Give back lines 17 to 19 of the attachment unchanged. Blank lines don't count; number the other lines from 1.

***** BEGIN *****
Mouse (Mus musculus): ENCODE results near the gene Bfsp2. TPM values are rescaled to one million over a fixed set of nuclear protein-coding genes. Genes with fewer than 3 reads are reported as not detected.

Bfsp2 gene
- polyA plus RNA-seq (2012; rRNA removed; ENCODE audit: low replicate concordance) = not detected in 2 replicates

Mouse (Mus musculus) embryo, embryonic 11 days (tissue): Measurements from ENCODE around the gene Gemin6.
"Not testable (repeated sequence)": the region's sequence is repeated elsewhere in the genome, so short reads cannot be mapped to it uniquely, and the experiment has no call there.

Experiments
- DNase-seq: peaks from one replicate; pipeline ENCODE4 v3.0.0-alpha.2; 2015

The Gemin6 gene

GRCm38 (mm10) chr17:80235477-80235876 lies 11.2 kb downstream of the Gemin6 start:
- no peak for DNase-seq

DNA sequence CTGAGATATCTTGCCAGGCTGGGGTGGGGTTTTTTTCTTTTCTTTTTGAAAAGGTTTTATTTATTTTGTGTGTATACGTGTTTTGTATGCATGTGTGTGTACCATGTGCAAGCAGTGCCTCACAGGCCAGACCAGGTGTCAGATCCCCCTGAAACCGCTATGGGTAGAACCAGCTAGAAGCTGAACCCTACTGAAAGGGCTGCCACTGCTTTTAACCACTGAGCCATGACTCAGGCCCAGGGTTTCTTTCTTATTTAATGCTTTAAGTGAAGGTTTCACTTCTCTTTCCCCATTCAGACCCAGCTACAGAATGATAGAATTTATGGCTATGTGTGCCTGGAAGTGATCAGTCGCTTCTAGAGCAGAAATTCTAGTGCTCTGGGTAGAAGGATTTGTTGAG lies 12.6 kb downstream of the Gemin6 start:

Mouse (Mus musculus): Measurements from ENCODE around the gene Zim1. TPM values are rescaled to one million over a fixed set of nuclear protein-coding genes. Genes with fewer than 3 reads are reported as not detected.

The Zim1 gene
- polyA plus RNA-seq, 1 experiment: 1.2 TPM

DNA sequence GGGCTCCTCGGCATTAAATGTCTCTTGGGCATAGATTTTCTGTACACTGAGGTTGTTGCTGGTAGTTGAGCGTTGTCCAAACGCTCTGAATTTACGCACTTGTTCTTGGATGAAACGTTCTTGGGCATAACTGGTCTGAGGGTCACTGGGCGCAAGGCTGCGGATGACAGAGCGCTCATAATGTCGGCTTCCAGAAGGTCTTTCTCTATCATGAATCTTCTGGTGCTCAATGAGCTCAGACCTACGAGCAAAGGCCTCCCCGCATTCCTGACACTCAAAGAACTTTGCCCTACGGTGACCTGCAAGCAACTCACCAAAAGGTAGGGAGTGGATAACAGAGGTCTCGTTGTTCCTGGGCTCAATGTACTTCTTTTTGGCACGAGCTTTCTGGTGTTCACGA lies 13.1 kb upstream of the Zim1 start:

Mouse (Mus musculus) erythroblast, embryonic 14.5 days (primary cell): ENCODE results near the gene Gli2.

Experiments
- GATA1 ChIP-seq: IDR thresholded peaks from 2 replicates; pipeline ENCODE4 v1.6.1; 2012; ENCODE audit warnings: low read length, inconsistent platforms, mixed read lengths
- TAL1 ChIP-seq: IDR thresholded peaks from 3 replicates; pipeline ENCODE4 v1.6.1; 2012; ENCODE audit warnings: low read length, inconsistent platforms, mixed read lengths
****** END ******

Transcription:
Experiments
- GATA1 ChIP-seq: IDR thresholded peaks from 2 replicates; pipeline ENCODE4 v1.6.1; 2012; ENCODE audit warnings: low read length, inconsistent platforms, mixed read lengths
- TAL1 ChIP-seq: IDR thresholded peaks from 3 replicates; pipeline ENCODE4 v1.6.1; 2012; ENCODE audit warnings: low read length, inconsistent platforms, mixed read lengths